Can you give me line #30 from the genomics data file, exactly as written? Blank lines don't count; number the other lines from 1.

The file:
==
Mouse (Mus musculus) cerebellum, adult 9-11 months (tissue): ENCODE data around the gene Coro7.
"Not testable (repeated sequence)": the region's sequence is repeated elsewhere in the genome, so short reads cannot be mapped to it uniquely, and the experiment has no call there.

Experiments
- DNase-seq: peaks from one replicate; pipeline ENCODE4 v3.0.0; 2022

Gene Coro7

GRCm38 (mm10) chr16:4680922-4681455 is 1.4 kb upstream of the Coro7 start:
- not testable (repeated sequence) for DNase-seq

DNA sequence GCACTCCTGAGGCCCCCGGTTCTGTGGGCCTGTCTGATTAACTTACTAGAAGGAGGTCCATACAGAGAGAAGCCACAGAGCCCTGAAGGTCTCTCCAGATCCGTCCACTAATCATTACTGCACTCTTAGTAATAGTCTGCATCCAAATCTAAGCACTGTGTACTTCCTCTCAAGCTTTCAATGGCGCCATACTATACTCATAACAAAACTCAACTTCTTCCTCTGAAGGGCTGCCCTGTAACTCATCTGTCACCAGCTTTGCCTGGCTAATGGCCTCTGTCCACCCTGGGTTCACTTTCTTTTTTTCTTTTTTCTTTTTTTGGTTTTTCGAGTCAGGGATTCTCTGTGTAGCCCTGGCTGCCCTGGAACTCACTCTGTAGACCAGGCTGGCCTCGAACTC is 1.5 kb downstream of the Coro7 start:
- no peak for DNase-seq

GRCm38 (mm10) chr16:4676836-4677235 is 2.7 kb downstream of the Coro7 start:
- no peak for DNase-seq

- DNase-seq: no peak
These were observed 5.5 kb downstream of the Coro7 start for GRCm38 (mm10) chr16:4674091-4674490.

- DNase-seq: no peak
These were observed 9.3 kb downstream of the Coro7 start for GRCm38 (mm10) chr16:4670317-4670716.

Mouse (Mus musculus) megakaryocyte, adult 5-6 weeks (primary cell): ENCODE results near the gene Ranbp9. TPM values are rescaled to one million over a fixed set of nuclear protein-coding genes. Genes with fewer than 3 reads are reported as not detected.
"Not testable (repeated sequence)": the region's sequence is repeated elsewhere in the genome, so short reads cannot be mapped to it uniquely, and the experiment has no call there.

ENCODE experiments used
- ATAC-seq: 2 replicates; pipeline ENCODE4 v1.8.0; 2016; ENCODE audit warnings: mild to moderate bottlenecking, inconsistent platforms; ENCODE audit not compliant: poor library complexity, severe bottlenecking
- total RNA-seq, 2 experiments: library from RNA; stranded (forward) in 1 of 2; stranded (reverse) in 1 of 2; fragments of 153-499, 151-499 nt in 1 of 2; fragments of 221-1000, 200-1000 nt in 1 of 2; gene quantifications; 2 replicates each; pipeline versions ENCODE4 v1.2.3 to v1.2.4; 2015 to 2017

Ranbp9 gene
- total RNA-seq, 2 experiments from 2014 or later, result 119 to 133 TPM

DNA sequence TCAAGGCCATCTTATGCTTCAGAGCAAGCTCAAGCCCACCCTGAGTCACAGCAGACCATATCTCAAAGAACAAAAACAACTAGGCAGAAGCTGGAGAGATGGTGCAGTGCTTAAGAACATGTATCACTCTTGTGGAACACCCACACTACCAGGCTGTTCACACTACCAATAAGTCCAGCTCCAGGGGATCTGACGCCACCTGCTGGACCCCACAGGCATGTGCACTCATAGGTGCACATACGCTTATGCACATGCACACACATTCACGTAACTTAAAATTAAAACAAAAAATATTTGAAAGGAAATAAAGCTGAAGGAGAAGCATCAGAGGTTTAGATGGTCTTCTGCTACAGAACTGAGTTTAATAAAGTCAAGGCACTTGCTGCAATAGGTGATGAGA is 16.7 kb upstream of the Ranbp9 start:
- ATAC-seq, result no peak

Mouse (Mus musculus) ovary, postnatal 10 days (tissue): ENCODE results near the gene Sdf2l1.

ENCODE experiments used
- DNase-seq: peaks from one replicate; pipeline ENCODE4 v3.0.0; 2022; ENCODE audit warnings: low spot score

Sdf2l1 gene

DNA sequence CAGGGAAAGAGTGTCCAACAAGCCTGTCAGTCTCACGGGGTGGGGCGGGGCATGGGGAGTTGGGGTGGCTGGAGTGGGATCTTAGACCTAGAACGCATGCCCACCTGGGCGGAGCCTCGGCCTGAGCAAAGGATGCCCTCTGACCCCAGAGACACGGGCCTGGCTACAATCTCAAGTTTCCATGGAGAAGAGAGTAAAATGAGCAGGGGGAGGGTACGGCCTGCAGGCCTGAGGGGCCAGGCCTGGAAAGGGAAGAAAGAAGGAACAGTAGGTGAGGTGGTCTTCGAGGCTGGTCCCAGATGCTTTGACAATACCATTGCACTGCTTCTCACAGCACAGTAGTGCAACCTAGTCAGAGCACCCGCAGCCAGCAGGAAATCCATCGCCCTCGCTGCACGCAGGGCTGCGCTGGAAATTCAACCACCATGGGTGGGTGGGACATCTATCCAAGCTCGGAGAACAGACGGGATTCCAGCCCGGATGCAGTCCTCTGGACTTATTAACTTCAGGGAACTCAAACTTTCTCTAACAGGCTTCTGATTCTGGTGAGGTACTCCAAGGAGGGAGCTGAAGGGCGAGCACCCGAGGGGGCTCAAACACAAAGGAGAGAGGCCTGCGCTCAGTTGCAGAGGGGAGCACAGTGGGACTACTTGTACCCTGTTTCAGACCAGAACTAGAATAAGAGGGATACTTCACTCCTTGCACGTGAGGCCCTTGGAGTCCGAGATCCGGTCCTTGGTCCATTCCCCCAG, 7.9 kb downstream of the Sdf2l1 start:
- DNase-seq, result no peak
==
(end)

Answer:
- DNase-seq, result no peak